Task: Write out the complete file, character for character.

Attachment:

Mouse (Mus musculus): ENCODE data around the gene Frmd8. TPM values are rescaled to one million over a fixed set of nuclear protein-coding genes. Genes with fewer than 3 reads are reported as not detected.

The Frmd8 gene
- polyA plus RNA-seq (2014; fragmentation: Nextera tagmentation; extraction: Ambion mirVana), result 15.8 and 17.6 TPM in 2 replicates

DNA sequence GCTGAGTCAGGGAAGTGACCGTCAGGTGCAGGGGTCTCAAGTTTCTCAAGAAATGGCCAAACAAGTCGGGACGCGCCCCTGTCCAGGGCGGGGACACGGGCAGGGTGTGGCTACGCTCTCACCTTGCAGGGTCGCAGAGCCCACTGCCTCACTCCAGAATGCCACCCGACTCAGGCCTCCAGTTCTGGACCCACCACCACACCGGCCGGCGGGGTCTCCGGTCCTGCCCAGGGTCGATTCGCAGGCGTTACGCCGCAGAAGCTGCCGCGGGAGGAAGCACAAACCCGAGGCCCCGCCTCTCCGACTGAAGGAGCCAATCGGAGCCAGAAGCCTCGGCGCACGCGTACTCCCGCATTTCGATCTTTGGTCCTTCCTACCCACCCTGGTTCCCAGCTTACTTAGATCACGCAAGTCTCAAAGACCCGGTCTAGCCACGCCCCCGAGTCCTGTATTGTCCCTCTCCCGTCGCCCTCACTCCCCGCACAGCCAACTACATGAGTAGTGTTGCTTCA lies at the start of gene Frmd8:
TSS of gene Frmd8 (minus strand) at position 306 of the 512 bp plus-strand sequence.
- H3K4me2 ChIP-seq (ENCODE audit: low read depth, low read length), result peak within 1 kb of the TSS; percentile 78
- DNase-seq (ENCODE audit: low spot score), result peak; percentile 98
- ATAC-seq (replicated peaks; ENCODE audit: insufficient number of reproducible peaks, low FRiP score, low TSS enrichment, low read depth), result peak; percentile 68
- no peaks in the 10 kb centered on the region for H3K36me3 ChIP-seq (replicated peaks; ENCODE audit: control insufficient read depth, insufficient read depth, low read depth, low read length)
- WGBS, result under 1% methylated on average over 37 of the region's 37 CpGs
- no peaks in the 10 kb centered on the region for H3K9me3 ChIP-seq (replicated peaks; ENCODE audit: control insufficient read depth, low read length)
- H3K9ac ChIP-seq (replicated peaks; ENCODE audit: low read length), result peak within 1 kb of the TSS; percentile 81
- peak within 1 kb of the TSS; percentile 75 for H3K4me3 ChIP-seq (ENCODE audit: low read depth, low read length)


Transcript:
Mouse (Mus musculus): ENCODE data around the gene Frmd8. TPM values are rescaled to one million over a fixed set of nuclear protein-coding genes. Genes with fewer than 3 reads are reported as not detected.

The Frmd8 gene
- polyA plus RNA-seq (2014; fragmentation: Nextera tagmentation; extraction: Ambion mirVana), result 15.8 and 17.6 TPM in 2 replicates

DNA sequence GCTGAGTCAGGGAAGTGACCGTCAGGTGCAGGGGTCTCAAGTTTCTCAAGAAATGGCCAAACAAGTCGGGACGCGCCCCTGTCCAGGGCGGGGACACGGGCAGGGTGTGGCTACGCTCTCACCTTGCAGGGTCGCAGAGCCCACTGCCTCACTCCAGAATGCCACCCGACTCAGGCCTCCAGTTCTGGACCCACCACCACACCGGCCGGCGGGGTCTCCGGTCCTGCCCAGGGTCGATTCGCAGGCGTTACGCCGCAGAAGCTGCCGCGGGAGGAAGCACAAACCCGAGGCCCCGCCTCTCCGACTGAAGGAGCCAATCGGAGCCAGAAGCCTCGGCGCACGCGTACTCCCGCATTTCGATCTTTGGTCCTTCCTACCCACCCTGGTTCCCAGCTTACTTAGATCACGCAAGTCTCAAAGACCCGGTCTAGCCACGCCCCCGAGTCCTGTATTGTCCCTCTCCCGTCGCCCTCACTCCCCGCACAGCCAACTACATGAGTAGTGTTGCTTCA lies at the start of gene Frmd8:
TSS of gene Frmd8 (minus strand) at position 306 of the 512 bp plus-strand sequence.
- H3K4me2 ChIP-seq (ENCODE audit: low read depth, low read length), result peak within 1 kb of the TSS; percentile 78
- DNase-seq (ENCODE audit: low spot score), result peak; percentile 98
- ATAC-seq (replicated peaks; ENCODE audit: insufficient number of reproducible peaks, low FRiP score, low TSS enrichment, low read depth), result peak; percentile 68
- no peaks in the 10 kb centered on the region for H3K36me3 ChIP-seq (replicated peaks; ENCODE audit: control insufficient read depth, insufficient read depth, low read depth, low read length)
- WGBS, result under 1% methylated on average over 37 of the region's 37 CpGs
- no peaks in the 10 kb centered on the region for H3K9me3 ChIP-seq (replicated peaks; ENCODE audit: control insufficient read depth, low read length)
- H3K9ac ChIP-seq (replicated peaks; ENCODE audit: low read length), result peak within 1 kb of the TSS; percentile 81
- peak within 1 kb of the TSS; percentile 75 for H3K4me3 ChIP-seq (ENCODE audit: low read depth, low read length)